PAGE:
With the Nasdaq up 5.32% already this year, and the technology sector up 8.87%, there is already a buzz within the financial media, both televised and on websites, that we are poised to have another bubble burst like the one in 2000. The constant crowing about Nasdaq 5,000 and the former dot-com bubble is starting to make some investors uneasy. The real question is should they be?
A new research report from the information technology (IT) hardware team at UBS examines the movements between the subsectors of technology to pinpoint what is working and what is breaking down. What caught our eye was the adjusted price to earnings (P/E) numbers posted for 2014 and 2015 estimates. Three of the firm’s four top IT hardware stocks are actually trading cheaper on a 2015 P/E basis than 2014: Akamai Technologies Inc. (NASDAQ: AKAM), Apple Inc. (NASDAQ: AAPL) and EMC Corp. (NYSE: EMC).
The stock is estimated to trade at 25 times adjusted P/E in 2015, versus 28 times in 2014. The company is one of the leading providers of cloud services for delivering, optimizing and securing online content and business applications.
About half of Akamai’s revenues are from Media Delivery (delivery of content over the Internet) using the company’s 135,000 server global edge network and software, for which demand is driven by video delivery and software downloads. Akamai is the leading provider of website optimization and acceleration services to e-commerce companies, a key reason for making the UBS list.
The UBS price target for Akamai stock, which is rated Buy, is set at $74. The Thomson/First Call consensus price target is $74.44. The stock ended Friday’s trading session at $69.51 a share.
The stock is trading at 14.7 times estimated adjusted 2015 P/E, versus 17.6 times 2014. The company was reinitiated with an Outperform rating at UBS in January, and it has been rampaging every price target in its sights since. The company absolutely crushed earnings estimates when it reported back in January, and it continues hitting on all cylinders.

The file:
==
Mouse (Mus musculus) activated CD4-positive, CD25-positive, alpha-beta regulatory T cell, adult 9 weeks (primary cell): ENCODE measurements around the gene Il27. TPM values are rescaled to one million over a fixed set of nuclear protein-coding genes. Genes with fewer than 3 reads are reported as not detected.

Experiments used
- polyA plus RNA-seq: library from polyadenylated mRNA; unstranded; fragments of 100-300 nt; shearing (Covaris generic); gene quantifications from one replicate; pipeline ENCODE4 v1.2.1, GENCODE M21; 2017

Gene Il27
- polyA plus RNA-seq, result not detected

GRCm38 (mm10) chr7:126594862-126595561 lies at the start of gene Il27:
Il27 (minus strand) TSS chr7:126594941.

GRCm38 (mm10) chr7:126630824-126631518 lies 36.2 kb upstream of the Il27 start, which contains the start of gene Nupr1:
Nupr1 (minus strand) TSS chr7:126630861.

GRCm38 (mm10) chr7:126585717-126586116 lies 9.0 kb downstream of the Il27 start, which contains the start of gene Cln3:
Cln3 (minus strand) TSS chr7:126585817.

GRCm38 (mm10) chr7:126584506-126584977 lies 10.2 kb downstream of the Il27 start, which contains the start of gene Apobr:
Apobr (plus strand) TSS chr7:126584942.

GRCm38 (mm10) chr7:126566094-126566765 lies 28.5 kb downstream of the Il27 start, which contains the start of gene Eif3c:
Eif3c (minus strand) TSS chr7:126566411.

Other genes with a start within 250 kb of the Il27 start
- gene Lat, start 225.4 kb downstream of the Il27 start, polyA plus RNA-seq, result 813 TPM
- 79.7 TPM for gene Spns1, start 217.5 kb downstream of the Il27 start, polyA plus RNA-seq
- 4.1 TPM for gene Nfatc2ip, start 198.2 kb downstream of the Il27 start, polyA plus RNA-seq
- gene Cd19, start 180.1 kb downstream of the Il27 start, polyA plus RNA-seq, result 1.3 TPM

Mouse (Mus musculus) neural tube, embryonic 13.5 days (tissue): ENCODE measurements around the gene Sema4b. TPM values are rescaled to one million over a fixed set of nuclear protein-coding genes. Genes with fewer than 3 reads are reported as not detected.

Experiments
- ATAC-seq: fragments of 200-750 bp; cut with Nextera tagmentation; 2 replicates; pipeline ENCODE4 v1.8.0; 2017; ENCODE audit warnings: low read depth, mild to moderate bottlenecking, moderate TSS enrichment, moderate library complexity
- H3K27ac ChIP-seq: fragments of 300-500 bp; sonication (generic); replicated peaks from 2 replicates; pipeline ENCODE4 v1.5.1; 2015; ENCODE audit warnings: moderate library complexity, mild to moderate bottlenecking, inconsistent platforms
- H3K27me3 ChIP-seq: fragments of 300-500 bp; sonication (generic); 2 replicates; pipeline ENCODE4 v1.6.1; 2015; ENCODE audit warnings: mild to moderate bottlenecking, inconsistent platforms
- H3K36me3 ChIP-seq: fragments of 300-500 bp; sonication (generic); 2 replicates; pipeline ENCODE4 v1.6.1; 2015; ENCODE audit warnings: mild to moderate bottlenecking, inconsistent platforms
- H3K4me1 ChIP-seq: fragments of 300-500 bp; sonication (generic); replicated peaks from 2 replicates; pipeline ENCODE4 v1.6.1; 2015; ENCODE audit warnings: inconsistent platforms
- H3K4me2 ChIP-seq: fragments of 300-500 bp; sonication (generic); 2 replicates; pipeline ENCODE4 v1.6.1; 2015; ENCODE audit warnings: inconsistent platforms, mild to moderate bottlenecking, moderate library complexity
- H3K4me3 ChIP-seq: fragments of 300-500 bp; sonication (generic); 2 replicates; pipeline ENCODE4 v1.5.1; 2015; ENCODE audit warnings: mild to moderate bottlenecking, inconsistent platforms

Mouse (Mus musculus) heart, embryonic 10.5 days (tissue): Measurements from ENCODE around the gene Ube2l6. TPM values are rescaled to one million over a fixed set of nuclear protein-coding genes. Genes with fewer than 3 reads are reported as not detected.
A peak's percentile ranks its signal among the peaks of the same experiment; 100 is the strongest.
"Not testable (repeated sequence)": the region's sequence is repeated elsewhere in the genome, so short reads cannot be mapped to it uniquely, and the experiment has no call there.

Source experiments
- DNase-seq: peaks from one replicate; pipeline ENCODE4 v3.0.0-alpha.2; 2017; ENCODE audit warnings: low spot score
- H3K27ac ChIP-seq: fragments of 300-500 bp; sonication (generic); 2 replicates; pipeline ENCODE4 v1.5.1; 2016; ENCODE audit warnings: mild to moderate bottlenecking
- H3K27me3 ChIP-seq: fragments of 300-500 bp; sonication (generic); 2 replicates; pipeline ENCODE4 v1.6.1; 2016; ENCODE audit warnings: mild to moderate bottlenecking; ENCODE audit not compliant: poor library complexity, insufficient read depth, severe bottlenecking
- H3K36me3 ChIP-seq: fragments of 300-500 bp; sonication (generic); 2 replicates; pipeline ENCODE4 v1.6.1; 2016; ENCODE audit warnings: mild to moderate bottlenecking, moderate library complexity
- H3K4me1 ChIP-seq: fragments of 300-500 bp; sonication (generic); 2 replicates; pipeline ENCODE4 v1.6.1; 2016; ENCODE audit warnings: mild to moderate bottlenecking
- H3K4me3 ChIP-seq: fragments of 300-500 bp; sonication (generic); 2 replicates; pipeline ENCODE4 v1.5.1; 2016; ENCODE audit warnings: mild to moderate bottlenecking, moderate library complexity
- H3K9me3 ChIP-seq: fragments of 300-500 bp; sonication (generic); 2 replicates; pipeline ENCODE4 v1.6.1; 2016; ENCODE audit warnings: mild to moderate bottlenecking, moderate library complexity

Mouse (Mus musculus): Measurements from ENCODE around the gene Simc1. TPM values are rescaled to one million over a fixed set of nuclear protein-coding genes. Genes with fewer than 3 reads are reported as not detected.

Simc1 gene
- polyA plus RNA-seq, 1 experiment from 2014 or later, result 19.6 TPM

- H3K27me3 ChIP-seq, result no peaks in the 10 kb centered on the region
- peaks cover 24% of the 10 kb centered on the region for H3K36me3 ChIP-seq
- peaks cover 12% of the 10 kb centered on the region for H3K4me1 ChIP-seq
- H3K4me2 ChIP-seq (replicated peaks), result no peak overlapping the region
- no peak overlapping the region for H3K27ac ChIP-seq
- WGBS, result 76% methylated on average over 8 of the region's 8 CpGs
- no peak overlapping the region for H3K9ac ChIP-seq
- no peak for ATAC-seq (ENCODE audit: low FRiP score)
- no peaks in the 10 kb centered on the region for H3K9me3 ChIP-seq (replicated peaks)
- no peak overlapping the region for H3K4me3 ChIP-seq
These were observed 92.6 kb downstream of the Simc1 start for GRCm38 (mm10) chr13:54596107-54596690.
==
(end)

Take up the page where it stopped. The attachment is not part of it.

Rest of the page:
With huge sales of both iPhone 6 models, the iconic Silicon Valley firm has traded in spectacular fashion since. The UBS analysts say flat out that, since the first introduction of the iPhone, the company has transformed the world of mobility and totally remorphed as a company. They point to what remains a very strong product cycle story, and basically call Apple the best-in-class technology story.
Apple Pay also appears to be off to a solid start and likely also will generate its own high-margin revenue stream and be a source of solid recurring revenue, a key e-commerce point. With a huge $145 billion stockpile of cash, the UBS analysts expect new capital allocations strategies, and see the new Apple Pay as a source of solid recurring revenue.
Apple investors are paid a 1.5% dividend. The UBS price target for the stock is set at $133. The consensus target is higher at $134.61. The shares closed trading Friday at $128.46.
The stock is trading at 14.5 estimated adjusted 2015 earnings, versus 15.1 for 2014, and the company is the leader in storage, and the constant increase in data makes the stock a core holding for technology investors. EMC missed revenue estimates for the fourth quarter and just squeaked by on the bottom line, beating estimates by a penny.
With the company expected to buy back $3 billion of stock in 2015, and the lower VMware numbers baked into future calculations, now may be a good time to add share of this outstanding technology stock. EMC owns 80% of the cloud software company, and activist investors have urged a spin-off.
EMC investors are paid a 1.6% dividend. The UBS price target for the tech giant is $31, and the consensus target is posted at $30.74. EMC closed Friday at $28.94 a share.
Any way you look at it, trading at an overall 16 times earnings, the current stock market is rich at this level. Investors with new cash to deploy may want to scale some money into these top stocks to buy and wait for what should be an inevitable spring pullback.